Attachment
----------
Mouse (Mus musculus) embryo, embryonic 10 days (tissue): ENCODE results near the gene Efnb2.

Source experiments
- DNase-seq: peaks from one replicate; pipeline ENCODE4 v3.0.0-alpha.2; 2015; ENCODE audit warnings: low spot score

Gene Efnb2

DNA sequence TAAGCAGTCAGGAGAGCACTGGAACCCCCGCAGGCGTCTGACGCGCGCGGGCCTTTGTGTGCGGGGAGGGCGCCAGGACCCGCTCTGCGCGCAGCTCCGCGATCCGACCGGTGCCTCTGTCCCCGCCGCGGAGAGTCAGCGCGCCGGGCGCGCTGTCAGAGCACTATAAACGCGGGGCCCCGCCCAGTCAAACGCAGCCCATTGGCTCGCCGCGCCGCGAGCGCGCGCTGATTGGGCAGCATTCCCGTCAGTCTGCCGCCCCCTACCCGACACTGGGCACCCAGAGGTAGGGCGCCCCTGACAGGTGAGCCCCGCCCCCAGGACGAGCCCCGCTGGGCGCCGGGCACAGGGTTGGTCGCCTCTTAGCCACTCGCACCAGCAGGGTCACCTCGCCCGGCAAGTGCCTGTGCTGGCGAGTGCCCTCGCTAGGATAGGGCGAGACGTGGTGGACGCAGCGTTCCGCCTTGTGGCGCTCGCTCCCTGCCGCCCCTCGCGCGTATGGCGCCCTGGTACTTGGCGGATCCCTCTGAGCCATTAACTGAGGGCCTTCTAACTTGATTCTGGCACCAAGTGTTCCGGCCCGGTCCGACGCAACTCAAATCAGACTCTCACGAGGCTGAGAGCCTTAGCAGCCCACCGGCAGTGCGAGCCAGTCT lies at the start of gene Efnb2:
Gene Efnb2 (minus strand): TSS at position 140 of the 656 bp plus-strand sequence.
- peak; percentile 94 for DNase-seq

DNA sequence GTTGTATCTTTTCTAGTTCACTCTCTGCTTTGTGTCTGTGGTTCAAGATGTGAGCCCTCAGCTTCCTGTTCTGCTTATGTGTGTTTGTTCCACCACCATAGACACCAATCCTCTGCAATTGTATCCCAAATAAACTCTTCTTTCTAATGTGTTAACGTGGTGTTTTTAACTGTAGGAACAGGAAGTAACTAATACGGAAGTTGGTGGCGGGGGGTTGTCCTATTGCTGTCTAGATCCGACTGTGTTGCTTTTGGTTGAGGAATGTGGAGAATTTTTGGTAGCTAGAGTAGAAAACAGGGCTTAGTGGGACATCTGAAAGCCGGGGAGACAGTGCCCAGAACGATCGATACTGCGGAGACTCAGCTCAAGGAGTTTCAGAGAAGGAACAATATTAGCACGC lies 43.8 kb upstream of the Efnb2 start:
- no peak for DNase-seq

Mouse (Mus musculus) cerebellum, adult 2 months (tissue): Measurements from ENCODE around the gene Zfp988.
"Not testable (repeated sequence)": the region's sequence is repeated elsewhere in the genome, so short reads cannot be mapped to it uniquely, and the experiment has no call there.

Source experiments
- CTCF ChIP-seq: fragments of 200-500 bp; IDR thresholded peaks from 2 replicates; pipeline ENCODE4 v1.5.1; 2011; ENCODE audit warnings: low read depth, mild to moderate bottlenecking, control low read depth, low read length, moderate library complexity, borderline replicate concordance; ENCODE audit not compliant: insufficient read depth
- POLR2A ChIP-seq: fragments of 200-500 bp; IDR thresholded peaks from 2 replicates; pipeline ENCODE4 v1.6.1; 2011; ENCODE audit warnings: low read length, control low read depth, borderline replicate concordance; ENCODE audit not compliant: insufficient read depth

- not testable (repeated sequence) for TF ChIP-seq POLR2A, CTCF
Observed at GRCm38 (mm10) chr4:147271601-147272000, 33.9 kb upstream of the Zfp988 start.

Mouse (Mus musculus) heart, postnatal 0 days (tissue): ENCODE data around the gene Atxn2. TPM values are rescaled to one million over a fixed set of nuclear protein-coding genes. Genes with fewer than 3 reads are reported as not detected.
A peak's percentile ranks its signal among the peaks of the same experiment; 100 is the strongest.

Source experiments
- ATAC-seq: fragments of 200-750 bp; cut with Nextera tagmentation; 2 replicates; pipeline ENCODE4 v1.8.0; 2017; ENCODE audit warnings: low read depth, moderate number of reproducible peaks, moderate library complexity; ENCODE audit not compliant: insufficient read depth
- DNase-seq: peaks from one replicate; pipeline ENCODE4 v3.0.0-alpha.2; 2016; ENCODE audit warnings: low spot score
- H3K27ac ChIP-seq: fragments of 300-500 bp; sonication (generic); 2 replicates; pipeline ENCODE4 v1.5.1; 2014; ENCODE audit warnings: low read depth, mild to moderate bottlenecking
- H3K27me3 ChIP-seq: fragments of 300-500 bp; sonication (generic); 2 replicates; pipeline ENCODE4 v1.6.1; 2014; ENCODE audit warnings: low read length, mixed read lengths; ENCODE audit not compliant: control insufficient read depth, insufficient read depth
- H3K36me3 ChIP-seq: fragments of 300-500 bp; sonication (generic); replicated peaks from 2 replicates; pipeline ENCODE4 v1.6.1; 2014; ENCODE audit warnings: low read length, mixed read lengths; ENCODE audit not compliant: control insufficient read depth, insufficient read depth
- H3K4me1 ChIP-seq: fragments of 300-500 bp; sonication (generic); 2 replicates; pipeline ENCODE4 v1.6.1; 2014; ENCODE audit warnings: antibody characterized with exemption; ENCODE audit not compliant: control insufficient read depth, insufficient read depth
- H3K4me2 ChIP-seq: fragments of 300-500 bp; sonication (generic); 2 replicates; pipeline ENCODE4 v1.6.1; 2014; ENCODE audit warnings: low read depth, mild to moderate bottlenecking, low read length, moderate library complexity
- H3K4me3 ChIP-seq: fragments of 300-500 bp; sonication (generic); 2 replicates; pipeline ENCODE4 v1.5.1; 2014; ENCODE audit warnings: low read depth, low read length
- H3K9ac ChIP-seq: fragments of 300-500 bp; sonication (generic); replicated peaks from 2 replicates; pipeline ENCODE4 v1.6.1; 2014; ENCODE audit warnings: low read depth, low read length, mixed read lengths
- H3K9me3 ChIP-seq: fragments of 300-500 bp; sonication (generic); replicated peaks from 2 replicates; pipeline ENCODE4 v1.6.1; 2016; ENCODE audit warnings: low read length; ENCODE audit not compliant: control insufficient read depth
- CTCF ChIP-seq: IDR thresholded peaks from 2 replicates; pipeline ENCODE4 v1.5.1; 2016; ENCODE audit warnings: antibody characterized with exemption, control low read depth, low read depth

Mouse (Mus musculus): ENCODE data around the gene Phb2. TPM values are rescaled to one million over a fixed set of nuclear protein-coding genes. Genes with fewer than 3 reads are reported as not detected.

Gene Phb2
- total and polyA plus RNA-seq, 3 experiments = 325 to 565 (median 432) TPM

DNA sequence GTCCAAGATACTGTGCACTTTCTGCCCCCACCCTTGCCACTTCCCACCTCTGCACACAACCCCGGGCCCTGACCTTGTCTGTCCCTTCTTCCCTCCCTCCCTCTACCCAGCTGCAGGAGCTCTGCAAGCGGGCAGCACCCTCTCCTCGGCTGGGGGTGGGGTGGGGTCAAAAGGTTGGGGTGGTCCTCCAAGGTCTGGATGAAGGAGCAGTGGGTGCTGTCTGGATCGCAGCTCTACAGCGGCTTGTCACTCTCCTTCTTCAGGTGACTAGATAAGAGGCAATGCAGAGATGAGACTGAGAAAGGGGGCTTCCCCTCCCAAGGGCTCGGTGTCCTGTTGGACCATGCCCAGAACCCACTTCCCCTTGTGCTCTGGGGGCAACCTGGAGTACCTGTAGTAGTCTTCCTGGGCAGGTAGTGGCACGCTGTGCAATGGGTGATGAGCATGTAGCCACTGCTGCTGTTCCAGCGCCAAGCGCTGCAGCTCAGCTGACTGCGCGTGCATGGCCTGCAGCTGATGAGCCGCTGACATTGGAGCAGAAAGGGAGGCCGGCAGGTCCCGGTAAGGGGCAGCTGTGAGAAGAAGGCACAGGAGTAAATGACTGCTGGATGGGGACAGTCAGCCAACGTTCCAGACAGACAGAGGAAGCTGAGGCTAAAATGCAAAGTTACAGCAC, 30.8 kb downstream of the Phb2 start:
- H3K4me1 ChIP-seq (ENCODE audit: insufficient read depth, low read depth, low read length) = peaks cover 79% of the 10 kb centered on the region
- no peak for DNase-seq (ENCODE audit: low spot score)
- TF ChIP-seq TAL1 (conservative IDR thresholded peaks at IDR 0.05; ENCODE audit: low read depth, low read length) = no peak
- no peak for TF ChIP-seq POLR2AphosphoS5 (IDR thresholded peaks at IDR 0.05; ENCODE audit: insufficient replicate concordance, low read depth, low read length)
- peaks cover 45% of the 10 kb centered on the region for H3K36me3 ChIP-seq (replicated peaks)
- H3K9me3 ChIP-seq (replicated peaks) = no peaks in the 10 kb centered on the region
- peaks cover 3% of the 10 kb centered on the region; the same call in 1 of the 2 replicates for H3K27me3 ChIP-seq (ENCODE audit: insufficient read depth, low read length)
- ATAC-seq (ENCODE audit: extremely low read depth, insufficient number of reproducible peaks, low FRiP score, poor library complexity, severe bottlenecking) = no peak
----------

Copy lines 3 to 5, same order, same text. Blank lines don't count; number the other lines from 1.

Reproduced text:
- DNase-seq: peaks from one replicate; pipeline ENCODE4 v3.0.0-alpha.2; 2015; ENCODE audit warnings: low spot score

Gene Efnb2

DNA sequence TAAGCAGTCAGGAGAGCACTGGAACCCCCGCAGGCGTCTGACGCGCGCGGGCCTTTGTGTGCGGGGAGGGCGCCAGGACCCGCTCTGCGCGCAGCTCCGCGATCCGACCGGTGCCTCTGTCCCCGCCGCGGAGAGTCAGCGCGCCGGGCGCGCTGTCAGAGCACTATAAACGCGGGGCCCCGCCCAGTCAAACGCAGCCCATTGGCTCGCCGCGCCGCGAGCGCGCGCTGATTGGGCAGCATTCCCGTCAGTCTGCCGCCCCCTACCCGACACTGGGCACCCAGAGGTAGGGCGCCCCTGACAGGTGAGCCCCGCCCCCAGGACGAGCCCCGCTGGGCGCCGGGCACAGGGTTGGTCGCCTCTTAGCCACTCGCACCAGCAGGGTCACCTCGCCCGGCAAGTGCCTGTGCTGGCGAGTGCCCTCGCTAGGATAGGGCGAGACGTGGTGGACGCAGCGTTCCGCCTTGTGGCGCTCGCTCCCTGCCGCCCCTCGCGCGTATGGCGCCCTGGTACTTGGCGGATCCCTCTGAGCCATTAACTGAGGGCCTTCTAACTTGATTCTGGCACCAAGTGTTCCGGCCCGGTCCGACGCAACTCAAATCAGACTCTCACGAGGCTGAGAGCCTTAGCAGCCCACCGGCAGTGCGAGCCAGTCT lies at the start of gene Efnb2: